After ceremony to say goodbye to 126-year-old building, church is razed.
Part of the building was left standing after the fire, and the congregation was faced with deciding between restoring what was left or rebuilding part or all of the structure. After considering the congregation's needs and finances, members voted in September to tear down the entire structure, including a bell tower, and rebuild on that site.
“The building was badly weakened by the fire. We would have had to spend a great deal of money just shoring up the damaged structure so that it would make it through the winter,” said the congregation's minister, the Rev. Sylvia Stocker. “Many considered it more practical financially to build a new structure that would better meet the needs of today.”
The new building will be handicapped accessible and as green as the congregation’s budget will allow.
In the fire the congregation lost some stained glass windows, but saved others. It rescued the bell, a finial that topped the steeple, and the sign over the door. Several water-damaged pews have been set aside for refinishing and for use in the new sanctuary as a way of connecting past and future. Firefighters rescued from the blaze a Bible given to the church by poet Henry Wadsworth Longfellow.
The congregation met Dec. 3 on the front steps of the damaged structure for a ceremony to say goodbye to it. Stocker noted that at least seven generations of congregants have passed through the building in its 126-year history. The congregation was founded in 1812. A previous building burned in 1884, leaving nothing but the bell behind—a bell that has now survived two fires.
At the ceremony, Stocker spoke about the loss and the congregation’s desire to recover and rebuild. She said, “Today we gather to bless this house, to express our gratitude for its physical, emotional, and spiritual shelter, and to bid goodbye. We say goodbye knowing we follow the example of courage and determination of our forebears who built their jewel of a meeting house here on this corner after their own church had burned. We say goodbye knowing we follow in their footsteps, confident that we will rebuild a meeting house here worthy of the sacrifices they made.”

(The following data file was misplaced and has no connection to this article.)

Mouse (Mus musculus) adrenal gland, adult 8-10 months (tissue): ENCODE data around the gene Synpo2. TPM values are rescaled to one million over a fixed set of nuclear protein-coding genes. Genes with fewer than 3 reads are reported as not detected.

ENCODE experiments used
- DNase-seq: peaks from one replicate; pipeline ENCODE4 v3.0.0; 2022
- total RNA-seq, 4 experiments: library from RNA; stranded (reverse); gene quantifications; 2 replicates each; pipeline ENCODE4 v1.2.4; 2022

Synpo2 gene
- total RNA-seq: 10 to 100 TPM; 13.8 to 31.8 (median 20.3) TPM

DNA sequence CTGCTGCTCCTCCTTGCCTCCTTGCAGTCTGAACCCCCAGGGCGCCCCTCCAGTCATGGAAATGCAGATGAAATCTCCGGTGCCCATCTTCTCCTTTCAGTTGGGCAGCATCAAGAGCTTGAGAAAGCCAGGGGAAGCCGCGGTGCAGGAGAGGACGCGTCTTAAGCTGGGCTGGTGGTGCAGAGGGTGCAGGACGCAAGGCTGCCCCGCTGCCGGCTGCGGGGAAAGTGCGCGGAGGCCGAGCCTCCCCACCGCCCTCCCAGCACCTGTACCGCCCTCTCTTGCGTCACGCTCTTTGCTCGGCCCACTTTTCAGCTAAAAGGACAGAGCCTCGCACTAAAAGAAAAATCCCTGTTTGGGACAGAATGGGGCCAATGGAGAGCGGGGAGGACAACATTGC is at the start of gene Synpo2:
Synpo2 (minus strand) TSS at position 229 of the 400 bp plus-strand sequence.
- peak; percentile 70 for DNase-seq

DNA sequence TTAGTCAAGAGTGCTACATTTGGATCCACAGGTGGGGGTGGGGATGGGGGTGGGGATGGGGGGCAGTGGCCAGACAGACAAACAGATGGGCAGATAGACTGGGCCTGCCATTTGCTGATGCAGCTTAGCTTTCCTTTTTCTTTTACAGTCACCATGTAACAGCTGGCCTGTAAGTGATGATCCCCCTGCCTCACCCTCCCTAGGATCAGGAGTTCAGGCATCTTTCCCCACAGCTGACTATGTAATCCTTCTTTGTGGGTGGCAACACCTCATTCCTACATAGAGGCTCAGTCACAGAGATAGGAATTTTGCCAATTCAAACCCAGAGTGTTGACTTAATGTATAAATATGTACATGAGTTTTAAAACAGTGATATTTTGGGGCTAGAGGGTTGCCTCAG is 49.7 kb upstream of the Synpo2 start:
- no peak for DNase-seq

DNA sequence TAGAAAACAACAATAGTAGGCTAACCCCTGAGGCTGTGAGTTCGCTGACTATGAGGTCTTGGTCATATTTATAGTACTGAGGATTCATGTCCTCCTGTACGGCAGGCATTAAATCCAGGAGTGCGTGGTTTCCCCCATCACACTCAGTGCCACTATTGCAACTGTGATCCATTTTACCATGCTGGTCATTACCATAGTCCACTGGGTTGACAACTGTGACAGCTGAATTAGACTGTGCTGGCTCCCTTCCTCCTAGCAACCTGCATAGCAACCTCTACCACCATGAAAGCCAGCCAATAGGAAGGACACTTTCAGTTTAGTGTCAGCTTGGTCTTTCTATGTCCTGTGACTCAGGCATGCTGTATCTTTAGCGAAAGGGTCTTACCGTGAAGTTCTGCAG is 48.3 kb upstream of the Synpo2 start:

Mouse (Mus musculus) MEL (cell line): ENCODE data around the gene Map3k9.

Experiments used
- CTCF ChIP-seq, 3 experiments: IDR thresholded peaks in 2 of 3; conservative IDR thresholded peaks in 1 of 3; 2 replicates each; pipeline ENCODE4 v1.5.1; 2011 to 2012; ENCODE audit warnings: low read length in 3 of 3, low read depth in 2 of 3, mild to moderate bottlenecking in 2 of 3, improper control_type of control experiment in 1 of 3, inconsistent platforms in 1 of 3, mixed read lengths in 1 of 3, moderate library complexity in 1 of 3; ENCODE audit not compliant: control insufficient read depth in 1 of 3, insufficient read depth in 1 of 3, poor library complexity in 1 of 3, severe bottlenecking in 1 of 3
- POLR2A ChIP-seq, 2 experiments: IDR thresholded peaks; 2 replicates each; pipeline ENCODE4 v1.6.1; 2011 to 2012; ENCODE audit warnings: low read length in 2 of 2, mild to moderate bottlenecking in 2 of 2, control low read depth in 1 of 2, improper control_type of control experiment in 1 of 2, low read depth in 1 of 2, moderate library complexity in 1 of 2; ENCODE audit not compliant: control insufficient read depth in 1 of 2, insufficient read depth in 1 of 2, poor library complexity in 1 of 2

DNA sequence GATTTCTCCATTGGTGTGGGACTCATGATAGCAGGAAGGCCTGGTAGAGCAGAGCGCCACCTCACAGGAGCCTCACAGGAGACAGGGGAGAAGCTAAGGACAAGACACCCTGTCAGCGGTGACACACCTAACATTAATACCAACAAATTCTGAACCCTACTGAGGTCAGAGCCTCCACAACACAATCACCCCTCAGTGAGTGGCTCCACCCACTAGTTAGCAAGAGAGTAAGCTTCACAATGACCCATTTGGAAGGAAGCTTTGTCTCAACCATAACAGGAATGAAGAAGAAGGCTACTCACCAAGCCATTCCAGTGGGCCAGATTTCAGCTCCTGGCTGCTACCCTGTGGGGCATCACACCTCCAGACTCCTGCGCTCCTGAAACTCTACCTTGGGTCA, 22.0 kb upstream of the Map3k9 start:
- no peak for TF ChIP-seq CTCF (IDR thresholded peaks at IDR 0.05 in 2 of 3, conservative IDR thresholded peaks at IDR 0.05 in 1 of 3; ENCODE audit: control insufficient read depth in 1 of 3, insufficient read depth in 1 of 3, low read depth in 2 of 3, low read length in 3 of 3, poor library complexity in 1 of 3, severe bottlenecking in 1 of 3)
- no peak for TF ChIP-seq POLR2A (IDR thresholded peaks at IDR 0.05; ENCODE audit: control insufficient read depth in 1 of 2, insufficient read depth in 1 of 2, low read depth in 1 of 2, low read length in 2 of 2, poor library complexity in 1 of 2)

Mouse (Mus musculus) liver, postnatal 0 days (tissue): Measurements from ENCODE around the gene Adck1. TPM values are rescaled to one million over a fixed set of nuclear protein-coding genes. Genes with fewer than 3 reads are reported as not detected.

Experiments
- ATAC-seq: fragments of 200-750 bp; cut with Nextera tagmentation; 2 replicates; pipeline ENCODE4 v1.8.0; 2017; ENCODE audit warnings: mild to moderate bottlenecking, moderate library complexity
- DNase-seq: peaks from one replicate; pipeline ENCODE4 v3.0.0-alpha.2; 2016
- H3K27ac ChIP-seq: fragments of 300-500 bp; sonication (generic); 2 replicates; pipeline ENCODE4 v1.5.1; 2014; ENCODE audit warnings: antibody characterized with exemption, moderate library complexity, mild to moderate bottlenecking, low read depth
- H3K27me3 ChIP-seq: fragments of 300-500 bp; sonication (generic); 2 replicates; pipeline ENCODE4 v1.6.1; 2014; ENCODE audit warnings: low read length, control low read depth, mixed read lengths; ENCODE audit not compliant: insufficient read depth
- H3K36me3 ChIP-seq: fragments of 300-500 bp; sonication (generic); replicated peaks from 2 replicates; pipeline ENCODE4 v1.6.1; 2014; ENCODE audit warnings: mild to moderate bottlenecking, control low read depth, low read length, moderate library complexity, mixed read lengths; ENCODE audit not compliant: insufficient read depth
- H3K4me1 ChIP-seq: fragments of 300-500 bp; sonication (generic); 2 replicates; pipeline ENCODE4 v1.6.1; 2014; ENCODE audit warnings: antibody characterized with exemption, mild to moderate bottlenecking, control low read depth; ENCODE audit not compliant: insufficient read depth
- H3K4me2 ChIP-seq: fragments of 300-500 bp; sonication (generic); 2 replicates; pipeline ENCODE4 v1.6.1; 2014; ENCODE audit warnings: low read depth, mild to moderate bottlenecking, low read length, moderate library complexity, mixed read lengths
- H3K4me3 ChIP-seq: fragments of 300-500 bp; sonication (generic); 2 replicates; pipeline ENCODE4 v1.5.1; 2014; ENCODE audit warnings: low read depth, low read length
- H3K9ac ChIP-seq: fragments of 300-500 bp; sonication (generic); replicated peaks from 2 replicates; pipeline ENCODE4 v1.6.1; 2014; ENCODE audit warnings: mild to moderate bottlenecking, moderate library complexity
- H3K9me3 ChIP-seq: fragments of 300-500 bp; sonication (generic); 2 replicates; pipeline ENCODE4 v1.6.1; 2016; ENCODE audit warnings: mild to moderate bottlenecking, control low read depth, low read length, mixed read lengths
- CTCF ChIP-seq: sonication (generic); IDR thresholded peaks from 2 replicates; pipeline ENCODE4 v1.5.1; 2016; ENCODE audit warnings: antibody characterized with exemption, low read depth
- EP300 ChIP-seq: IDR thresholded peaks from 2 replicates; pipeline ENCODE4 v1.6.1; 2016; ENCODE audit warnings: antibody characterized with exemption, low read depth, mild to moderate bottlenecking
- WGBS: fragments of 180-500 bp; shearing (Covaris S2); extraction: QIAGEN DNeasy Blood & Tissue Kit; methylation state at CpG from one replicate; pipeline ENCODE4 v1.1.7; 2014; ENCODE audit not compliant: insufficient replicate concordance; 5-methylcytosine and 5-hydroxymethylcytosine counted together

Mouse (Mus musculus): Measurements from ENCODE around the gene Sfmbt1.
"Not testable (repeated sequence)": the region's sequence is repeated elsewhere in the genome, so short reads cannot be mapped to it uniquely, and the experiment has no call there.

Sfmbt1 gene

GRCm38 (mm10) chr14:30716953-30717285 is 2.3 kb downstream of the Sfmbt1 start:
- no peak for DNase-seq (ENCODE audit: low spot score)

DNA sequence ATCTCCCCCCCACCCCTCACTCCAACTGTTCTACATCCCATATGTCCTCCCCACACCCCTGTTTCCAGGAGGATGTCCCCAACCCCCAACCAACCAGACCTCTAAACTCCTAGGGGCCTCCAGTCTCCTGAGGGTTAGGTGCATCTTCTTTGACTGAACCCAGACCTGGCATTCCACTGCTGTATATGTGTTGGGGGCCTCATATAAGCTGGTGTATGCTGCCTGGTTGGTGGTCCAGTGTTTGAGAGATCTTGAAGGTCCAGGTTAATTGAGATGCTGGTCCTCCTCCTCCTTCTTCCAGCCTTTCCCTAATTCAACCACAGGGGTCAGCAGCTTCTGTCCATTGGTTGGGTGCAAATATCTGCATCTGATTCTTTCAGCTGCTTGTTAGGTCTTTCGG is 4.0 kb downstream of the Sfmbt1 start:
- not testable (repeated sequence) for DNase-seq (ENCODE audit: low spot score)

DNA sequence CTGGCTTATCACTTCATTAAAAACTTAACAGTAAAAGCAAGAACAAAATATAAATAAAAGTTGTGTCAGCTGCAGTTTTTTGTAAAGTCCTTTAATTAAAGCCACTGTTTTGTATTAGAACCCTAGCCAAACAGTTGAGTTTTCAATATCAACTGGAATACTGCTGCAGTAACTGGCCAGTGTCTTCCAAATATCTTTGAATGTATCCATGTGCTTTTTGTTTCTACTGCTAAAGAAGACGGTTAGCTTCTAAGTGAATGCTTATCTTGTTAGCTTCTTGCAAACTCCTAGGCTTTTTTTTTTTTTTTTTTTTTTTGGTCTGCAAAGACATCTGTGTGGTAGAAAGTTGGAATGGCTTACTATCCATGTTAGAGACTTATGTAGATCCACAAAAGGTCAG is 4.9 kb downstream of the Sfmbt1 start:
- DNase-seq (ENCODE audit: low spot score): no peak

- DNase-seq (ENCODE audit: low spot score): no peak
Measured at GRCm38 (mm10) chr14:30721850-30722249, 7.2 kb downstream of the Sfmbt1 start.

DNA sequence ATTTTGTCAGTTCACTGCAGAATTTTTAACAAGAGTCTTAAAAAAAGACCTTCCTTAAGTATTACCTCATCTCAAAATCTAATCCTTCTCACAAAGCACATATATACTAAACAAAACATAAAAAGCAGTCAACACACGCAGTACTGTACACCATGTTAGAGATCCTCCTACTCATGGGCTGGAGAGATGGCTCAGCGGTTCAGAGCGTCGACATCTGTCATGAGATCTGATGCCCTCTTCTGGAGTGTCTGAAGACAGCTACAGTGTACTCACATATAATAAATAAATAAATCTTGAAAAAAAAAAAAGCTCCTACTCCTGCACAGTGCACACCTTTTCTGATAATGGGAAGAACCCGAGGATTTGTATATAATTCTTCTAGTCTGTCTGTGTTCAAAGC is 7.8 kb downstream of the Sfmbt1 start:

The damaged building was razed 17 days after the ceremony. Work has begun on developing plans for a new building which could be in place a year from now. A separate office building the congregation owns behind the church was relatively undamaged by the fire.
The 185-member congregation is in the early stages of a capital campaign for a new building. “We are enormously grateful to the many UU congregations that have already reached out to help us,” Stocker said. The congregation has been holding Sunday services at the Beth Israel Congregation of Bath, Maine.
The Northern New England District has selected the congregation to receive a Chalice Lighter grant. Contributions may be made either to the Chalice Lighter program or to a building fund at the congregation’s website.
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Donald E. Skinner was the founding editor of the InterConnections newsletter for congregational leaders and a senior editor of UU World from 1998 until his retirement in 2014. He is a member of the Shawnee Mission Unitarian Universalist Church in Lenexa, Kansas.
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